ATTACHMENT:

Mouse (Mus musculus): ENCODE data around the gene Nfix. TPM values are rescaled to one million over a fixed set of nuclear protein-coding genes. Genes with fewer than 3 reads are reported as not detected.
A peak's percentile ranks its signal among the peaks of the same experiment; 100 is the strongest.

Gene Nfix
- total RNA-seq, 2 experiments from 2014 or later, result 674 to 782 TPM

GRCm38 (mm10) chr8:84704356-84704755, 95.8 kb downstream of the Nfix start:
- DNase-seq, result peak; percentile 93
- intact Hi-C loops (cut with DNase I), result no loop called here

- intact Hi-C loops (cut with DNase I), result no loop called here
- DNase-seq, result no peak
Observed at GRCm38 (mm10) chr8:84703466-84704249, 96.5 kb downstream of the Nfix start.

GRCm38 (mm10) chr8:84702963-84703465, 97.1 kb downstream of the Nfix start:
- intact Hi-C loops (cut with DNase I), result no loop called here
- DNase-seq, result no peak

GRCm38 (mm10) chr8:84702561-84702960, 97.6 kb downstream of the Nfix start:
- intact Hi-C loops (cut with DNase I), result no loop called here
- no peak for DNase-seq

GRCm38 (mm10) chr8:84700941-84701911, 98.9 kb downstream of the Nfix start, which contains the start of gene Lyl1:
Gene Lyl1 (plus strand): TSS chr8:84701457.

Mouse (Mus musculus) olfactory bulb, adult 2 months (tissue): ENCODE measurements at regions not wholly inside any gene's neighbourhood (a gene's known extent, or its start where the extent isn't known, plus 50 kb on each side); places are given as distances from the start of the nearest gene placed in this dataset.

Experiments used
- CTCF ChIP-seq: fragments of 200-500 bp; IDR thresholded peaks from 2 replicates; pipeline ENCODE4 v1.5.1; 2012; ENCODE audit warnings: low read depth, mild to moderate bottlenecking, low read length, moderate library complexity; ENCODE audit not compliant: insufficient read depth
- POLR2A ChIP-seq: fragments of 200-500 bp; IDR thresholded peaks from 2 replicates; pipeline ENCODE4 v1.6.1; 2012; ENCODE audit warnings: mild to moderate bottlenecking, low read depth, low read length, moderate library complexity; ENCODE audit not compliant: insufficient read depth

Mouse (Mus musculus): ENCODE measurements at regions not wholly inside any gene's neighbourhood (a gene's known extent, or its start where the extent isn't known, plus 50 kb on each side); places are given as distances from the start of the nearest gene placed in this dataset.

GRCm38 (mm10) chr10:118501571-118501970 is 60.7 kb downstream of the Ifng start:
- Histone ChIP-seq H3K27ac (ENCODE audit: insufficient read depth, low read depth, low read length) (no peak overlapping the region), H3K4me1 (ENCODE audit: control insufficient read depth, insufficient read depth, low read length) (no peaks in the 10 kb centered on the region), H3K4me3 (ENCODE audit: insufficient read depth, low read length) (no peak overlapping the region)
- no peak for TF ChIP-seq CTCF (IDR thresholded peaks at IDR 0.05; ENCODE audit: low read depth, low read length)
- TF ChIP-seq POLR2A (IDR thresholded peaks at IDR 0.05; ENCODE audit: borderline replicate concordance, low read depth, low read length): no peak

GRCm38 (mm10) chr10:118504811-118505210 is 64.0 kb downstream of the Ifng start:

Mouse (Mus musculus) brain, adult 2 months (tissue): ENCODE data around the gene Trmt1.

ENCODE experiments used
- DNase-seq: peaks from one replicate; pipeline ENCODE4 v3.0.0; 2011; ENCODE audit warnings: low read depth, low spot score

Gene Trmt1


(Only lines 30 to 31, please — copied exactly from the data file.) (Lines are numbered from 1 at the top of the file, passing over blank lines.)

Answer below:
ENCODE experiments used
- DNase-seq: peaks from one replicate; pipeline ENCODE4 v3.0.0; 2011; ENCODE audit warnings: low read depth, low spot score